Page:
The builders of the settlement of Dhaskalio carved the headland into stepped terraces, and added approximately 1,000 tons of white stone to make it look like a giant, gleaming, stepped pyramid. The stone was transported from 10 kilometers away.
New research on the 4,000-year-old site has revealed a range of impressive features, including a complex series of drainage tunnels, and metalwork that was “unusually sophisticated” for the time.
Evidence of metal-working was first discovered at the site 10 years ago and researchers have subsequently found workshops and related objects.
Archaeologists were not aware that the ancient civilization that occupied the site was capable of such feats of engineering, and are continuing their research to find out more about who lived there.
Dr Michael Boyd of the University of Cambridge, one of the directors of the excavation, says it is clear that the site was a focal point for efforts towards metallurgy and other skilled labor.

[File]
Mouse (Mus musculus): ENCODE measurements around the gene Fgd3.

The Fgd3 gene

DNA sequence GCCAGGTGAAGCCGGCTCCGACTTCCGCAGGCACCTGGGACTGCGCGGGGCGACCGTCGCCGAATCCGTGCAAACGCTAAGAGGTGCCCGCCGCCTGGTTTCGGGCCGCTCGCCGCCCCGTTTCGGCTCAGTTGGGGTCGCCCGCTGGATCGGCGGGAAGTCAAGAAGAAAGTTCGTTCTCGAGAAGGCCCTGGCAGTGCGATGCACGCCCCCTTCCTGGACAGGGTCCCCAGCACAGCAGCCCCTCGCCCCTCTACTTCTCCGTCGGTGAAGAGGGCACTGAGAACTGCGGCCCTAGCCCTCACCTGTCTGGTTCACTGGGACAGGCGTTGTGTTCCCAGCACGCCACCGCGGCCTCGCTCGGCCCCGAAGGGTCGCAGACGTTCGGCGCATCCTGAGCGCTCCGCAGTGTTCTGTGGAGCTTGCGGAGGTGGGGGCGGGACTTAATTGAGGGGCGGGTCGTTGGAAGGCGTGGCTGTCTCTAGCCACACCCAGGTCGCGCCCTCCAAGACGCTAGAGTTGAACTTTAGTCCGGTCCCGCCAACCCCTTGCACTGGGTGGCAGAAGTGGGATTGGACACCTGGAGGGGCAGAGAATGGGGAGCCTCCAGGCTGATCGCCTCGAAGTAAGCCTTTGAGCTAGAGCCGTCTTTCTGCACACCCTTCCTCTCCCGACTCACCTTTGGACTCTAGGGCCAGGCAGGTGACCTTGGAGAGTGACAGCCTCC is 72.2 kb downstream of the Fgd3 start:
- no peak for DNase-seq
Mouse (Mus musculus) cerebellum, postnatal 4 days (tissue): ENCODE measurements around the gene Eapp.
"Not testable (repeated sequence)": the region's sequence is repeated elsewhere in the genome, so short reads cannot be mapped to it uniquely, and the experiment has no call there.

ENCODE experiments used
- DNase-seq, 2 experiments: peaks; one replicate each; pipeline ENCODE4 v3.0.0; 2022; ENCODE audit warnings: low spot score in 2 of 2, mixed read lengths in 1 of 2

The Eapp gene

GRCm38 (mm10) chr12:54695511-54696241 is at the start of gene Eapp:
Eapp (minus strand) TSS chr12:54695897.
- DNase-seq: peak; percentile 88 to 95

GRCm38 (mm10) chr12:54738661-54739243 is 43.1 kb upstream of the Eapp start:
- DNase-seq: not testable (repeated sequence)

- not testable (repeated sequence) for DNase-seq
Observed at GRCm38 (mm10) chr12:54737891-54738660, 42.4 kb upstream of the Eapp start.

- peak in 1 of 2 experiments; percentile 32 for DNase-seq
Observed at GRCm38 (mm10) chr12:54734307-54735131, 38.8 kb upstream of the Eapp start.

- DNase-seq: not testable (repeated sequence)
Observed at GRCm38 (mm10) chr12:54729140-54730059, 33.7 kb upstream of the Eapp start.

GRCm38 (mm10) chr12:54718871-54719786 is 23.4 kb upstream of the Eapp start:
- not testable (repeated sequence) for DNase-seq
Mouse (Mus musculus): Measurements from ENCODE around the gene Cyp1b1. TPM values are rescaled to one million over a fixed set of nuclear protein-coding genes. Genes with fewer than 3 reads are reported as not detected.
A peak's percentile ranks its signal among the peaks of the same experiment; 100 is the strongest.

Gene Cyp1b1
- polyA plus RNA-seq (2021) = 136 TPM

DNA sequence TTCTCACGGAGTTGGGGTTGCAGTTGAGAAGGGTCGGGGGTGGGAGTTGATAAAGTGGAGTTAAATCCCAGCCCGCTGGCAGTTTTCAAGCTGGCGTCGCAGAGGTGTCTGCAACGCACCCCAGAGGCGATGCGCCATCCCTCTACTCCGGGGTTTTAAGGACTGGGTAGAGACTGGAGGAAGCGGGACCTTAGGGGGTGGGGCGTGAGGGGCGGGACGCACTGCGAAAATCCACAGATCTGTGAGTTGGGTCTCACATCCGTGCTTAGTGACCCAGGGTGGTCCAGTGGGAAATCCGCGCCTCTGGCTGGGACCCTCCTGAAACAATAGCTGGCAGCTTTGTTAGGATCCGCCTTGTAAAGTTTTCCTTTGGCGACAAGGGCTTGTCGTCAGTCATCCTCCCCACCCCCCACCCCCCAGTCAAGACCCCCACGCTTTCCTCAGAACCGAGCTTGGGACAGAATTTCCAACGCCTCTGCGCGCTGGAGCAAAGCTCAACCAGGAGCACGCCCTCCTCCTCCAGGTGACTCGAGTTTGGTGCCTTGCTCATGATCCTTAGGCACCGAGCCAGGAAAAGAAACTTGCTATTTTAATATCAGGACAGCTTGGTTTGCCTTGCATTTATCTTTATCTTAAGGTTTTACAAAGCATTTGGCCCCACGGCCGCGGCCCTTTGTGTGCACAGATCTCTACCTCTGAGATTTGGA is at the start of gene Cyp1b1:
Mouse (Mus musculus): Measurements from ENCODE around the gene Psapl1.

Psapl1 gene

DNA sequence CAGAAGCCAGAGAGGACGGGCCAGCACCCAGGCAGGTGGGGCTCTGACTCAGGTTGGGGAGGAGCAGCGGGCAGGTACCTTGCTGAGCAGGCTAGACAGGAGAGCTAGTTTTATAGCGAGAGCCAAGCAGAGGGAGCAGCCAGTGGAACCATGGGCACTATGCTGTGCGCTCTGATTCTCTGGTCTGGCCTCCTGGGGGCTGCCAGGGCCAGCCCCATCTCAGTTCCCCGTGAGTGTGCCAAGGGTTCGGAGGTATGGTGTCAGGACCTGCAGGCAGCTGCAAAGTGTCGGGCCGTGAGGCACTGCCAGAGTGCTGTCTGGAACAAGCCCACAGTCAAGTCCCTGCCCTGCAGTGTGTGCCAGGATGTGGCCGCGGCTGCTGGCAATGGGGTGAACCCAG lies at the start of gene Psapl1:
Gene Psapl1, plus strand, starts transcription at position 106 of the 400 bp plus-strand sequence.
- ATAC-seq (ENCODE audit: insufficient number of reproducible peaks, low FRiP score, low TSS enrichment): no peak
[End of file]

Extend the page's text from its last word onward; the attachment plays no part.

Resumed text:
“At a time when access to raw materials and skills was very limited, metalworking expertise seems to have been very much concentrated at Dhaskalio,” he said in a statement.
“What we are seeing here with the metalworking and in other ways is the beginnings of urbanisation: centralisation, meaning the drawing of far-flung communities into networks centered on the site.”
Dhaskalio was previously known for the discovery of thousands of broken marble figurines, dating back 4,500 years, thought to have been used in ritual activities.
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